Thursday 12 October 2023

The tragic loss of the submarine HMS Thetis

The submarine HMS Thetis was built by Cammell Laird at Birkenhead. She was laid down in December 1936 and launched in June 1938. A year later, in June 1939, three months before war began, she sank during sea trials in Liverpool Bay with ninety-nine fatalities. She was salvaged, repaired and renamed HMS Thunderbolt and commissioned in October 1940. She entered war service with considerable success but was sunk, for the second  time, in March 1943 with the loss of all hands. 

The accidental sinking of HMS Thetis in 1939 was, and remains, the worst peacetime loss of a submarine in British naval history. Thetis was carrying it's naval crew, other naval officials and a number of Cammell Laird personnel. The submarine carried a total of 103 men on that fateful day and only four survived. The submarine had an estimated thirty-six hours of breathable air but this was reduced by a half because of the number of personnel onboard - double its normal complement. The sinking was not without it's share of controversy. Did the Admiralty do all that they could to save the crew and official passengers as opposed to just saving the submarine? Why did she sink and why did so few survive?


HMS Thetis beached on Anglesea after salvage (Photo Source: Facebook)

The 'T' Class Submarines

Thetis was a T-class submarine and one of the first of the class to be built. Fifty-three of these diesel-electric submarines were built before and during the Second World War. They were designed to replace the older 'O', 'P' and 'R' class of submarines.  They had a surface displacement of 1,290 tons, a length of just over 276 feet and a beam of just over 25 feet. Their top speed was 15.5 knots while surfaced and 9 knots when submerged. They carried a normal complement of 48 to 53 men. They carried sixteen torpedoes which could be fired through six forward torpedo tubes. In addition, they were equipped with a 4-inch quick firing deck gun.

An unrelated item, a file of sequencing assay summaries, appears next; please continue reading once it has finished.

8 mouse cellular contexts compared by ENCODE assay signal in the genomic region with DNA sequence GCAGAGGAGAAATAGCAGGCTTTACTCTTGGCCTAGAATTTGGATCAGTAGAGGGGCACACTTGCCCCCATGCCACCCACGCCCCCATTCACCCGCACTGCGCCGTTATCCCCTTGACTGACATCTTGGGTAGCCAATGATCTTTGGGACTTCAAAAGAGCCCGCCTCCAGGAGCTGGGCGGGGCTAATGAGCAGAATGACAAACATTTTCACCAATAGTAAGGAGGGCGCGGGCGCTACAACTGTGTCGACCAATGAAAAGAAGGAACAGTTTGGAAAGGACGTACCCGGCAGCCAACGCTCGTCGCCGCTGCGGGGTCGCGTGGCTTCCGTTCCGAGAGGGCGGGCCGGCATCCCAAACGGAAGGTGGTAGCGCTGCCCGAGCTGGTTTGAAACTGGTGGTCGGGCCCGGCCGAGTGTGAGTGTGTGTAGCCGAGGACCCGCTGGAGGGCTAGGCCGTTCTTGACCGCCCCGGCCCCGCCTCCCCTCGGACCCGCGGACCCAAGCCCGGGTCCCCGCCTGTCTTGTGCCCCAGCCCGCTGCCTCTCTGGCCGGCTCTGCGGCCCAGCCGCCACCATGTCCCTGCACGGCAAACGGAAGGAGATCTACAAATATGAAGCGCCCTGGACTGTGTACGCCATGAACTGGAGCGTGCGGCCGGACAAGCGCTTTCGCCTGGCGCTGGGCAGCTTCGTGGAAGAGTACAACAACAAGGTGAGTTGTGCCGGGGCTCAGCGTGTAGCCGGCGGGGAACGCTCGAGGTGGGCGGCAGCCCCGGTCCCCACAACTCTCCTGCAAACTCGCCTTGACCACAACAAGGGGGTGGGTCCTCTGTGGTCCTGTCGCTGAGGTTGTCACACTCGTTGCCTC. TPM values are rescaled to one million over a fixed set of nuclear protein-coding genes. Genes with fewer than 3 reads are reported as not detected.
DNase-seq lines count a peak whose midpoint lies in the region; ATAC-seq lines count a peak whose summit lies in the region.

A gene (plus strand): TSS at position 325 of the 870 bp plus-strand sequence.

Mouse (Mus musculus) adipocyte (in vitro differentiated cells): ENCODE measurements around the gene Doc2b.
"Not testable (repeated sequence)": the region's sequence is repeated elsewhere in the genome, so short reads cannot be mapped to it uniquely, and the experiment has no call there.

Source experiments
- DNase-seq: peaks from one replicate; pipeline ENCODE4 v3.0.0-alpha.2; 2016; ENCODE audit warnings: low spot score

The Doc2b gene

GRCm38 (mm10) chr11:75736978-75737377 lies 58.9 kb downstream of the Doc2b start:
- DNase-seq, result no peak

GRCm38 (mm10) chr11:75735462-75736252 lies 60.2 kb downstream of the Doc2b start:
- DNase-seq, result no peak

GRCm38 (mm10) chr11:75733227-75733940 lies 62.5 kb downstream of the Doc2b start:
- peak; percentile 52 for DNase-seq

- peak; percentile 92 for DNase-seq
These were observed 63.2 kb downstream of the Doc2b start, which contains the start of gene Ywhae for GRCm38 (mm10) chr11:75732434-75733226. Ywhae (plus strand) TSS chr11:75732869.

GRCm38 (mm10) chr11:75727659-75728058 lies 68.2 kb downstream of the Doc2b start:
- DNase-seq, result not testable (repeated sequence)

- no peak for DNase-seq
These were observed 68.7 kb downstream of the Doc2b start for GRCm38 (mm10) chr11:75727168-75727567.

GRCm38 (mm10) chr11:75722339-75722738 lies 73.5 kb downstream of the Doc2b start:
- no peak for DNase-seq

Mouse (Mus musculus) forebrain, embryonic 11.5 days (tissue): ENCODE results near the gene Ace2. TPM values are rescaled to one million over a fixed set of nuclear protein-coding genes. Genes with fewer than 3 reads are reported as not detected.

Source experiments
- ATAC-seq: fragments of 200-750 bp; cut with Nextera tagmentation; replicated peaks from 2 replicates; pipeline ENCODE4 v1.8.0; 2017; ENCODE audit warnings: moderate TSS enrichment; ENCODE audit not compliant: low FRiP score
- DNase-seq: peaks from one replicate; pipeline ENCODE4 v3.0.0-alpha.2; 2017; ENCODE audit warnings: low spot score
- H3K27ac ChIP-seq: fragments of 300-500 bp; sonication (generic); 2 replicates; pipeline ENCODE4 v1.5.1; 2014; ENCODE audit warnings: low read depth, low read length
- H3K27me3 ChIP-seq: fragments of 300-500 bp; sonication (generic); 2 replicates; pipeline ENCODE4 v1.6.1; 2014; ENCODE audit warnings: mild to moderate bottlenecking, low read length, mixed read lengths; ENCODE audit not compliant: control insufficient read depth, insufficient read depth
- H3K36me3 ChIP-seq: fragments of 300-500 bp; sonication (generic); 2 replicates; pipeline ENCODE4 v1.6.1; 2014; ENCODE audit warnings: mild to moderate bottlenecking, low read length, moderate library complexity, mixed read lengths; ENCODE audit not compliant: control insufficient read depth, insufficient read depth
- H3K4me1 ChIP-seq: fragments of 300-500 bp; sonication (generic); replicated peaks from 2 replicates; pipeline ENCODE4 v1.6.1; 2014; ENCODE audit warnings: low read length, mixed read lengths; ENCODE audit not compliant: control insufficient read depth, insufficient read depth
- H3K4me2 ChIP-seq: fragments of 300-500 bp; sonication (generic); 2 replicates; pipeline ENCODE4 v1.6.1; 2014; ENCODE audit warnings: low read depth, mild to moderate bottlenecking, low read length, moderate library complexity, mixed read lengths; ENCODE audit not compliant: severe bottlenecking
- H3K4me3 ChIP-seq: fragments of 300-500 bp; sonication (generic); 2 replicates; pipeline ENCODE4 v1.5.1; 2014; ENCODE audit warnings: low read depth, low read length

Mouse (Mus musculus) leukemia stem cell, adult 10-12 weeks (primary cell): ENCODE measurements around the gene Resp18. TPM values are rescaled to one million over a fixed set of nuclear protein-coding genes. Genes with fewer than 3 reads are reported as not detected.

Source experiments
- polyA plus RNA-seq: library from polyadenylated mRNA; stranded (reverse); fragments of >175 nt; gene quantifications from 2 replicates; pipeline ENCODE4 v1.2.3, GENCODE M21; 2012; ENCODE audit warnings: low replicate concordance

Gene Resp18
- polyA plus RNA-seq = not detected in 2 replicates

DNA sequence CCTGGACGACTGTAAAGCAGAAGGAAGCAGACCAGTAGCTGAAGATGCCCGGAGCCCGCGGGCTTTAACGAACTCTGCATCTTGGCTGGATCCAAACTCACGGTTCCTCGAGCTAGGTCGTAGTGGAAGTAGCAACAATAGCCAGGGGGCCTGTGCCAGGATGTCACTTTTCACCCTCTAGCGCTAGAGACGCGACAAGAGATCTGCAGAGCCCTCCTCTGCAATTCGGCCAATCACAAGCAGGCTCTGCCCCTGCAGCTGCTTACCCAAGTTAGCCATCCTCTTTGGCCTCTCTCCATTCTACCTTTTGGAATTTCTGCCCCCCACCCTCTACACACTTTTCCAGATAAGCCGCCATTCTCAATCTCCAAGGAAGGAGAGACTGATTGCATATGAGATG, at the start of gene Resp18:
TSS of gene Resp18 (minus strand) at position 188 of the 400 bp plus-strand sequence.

The Accident

On 1 June, 1939, the submarine, commanded by Lt Commander Guy ('Sam') Bolus, was undertaking sea trials in the Irish Sea before final acceptance procedures. Thetis was accompanied by the tug Grebe Cock. The tug's skipper was Alfred Godfrey. The tug was to standby and render any assistance necessary. On board the tug were two RN personnel, Lt Coltart and Leading Tel Crosby. At 1340, Lt Commander Bolus sent a signal to HMS Dolphin, the headquarters of the submarine service at Gosport. The signal gave his position in latitude and longitude and advised that he was about to dive the submarine. He used a megaphone to advise the skipper and the two naval men on the tug that they were about to dive. Some of the passengers and officials may have normally been expected to  transfer to the attending tug. However, nobody left the submarine because they all wanted to experience the dive. Lt-Commander Bolus must have assented but this meant he had double the normal complement and they were operating in a confined space.